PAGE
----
Hydrogels are hydrophilic networks of polymeric chains that can retain a large amount of water. They are commonly used in applications ranging from soft robotics to bioprinting, and have proved useful in other applications that require a large amount of deformation, like transparent touch panels. The applications for hydrogels are limited, however, by their fabrication methods, which traditionally rely on molding and casting. These traditional fabrication methods limit the geometric complexity of the gels and result in relatively low resolution. There have been many recent developments in 3D printed hydrogels, but there are still limitations: they still don’t have very high resolution, geometric complexity or stretchability.

That could be changing, however. Researchers at the Singapore University of Technology and Design (SUTD) Digital Manufacturing and Design (DManD) Centre and the Hebrew University of Jerusalem (HUJI) have developed a family of highly stretchable and UV curable hydrogels that can be stretched by up to 1300%.

“We have developed the most stretchable 3D printed hydrogel sample in the world,” said Assistant Professor Qi (Kevin) Ge from SUTD’s Science and Math Cluster, who is one of the co-leaders of this project. “The printed hydrogel sample can be stretched by up to 1300%. At the same time, the compatibility of these hydrogels with digital light processing-based 3D printing technology allows us to fabricate hydrogel 3D structures with resolutions up to 7 μm and complex geometries.”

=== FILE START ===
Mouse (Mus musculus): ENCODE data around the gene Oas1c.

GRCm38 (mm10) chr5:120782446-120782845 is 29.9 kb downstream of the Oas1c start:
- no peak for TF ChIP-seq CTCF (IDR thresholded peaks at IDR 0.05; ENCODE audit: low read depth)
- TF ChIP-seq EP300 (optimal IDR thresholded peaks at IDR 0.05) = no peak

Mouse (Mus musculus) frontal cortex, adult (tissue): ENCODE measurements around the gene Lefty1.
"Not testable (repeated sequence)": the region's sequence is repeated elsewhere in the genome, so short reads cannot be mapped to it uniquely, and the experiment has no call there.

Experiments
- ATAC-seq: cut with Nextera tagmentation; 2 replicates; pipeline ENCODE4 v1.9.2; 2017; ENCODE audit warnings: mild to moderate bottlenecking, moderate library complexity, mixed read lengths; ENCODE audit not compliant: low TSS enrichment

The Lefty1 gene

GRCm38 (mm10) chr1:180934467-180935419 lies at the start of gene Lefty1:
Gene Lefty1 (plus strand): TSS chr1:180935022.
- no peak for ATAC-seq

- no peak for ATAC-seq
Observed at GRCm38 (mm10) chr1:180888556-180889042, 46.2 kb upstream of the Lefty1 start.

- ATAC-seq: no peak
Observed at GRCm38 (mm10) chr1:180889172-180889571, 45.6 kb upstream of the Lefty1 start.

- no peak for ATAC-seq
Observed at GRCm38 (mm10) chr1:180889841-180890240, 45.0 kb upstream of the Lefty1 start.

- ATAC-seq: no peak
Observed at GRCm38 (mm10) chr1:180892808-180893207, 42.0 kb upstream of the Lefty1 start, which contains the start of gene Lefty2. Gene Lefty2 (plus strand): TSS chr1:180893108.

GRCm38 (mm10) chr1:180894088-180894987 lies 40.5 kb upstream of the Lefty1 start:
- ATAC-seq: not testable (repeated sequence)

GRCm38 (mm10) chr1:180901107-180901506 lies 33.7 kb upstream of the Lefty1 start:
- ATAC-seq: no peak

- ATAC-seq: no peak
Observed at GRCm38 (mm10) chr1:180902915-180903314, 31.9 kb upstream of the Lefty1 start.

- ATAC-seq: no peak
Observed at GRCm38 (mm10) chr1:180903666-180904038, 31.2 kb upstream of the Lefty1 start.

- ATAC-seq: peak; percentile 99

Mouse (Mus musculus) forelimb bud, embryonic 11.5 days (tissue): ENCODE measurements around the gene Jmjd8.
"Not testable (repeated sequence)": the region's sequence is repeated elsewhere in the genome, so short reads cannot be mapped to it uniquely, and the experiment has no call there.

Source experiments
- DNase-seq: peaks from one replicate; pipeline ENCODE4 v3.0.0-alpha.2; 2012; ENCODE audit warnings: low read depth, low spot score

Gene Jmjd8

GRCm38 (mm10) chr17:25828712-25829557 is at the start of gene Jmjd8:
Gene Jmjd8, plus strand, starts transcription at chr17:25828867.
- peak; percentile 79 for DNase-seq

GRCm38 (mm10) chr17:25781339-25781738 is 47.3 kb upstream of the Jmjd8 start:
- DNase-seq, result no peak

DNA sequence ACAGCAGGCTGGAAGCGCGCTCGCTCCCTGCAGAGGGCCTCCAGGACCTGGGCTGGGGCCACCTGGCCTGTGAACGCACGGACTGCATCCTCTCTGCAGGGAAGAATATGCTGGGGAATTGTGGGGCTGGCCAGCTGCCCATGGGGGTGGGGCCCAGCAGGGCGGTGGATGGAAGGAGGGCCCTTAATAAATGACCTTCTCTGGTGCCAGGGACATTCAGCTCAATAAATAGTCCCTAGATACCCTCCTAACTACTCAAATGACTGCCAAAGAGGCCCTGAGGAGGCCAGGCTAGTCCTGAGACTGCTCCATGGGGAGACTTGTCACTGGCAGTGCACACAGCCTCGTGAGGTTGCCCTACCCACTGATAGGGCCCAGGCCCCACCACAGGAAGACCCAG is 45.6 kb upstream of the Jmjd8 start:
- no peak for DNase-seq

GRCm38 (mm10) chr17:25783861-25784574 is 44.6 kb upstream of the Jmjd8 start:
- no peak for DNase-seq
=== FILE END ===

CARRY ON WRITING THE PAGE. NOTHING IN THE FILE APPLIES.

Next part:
[Image courtesy of Qi (Kevin) Ge]

The hydrogels have been used to 3D print structures that require high printing resolution and high geometric complexity. They’ve also shown themselves to be highly biocompatible, which makes them promising for bioprinting and other medical applications.

“The printed stretchable hydrogels show an excellent biocompatibility, which allows us to directly 3D print biostructures and tissues,” continued Ge. “The great optical clarity of these hydrogels offers the possibility of 3D printing contact lenses. More importantly, these 3D printable hydrogels can form strong interfacial bonding with commercial 3D printing elastomers, which allows us to directly 3D print hydrogel-elastomer hybrid structures such as a flexible electronic board with a conductive hydrogel circuit printed on an elastomer matrix.”

The research was published in the most recent issue of the Journal of Materials Chemistry B and was also featured on the front cover.

“Overall, we believe the highly stretchable and UV curable hydrogels, together with the UV curing based 3D printing techniques, will significantly enhance the capability of fabricating biostructures and tissue, contact lenses, flexible electronics, and many other applications,” said Professor Shlomo Magdassi, who is a co-leader of this project at HUJI.

As research into hydrogels continues, more and more applications will open up, especially through 3D printing. Whether it’s bioprinting, 3D printed electronics, or others, these fascinating substances are progressing into more sophisticated uses. 3D printing has been used in the medical field to fabricate hydrogel constructs with complex geometries such as vascular networks, porous scaffolds, meniscus substitutes and others, and while many researchers still struggle to print these constructs with the required high resolution, this latest development is another step towards the kind of resolution and geometry that is needed.

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